factors in the dog's life are, when realising some animals treble their size and weight during a three- month period of adolescence. Getting all the many nutritional needs in the right quantity, to the right place and at the right time requires a mastery of logistics. However, it has to be realised that this
apparent basic requirement overlays the parts played by inheritance and other factors, for example the type of exercise taken and the degree of body weight.

Hip dysplasia, because it can be made up of a picture of joint looseness, new bone formation or bone loss and  inflammation and pain, can show up in a range of signs from apparent soundness through lameness to degrees of exercise intolerance. Combine these findings with the fact that some breeds and some individuals are more stoical than others and
there is no predicting, just by looking from the outside, to what degree a particular dog has or hasn't got HD. More reliable is the clinical examination which is likely to reveal limitation of movement of the affected hip, probably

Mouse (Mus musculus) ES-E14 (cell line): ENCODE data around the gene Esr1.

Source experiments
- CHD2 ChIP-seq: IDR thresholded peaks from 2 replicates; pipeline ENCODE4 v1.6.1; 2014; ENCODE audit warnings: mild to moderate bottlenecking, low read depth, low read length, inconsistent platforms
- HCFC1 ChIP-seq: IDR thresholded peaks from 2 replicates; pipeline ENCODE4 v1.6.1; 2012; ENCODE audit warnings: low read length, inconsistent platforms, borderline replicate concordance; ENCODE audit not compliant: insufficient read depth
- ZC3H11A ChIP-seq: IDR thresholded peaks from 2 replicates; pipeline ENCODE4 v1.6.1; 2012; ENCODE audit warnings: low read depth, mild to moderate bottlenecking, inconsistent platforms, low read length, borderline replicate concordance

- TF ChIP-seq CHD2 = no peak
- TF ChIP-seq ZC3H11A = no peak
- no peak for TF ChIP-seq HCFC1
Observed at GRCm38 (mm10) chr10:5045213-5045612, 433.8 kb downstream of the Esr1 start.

reduction in muscle mass of the limb and some degree of pain. Remember, a dog with HD in the normal course of life does not show discomfort by, say, yelping mainly because the pain is likely to be continuous as opposed to sudden and unexpected. The only way to assess properly the presence or relative absence of HD is by radiography. This is an accurate photographic way of showing the
position of the ball of the joint in relation to the socket and the presence and degree of any secondary changes.

If HD was caused by a single factor then it would have been fully under stood and largely overcome by now. It is known that two factors determine whether HD is to occur and, if so, how bad it will be - inheritance and what is termed 'environment'. The former relates to the genetic code passed to the offspring by both parents and the latter to all the outside influences which alter and mould the growth and functions of the bones, cartilage, ligaments, tendons and muscles of the body.
In simplistic terms the genetic code is rather like the architect's building blue prints and, the environment, the builders and their materials. In HD the architect gets things wrong to a greater or lesser extent but the builders have the greater influence on how things look and function in the final analysis.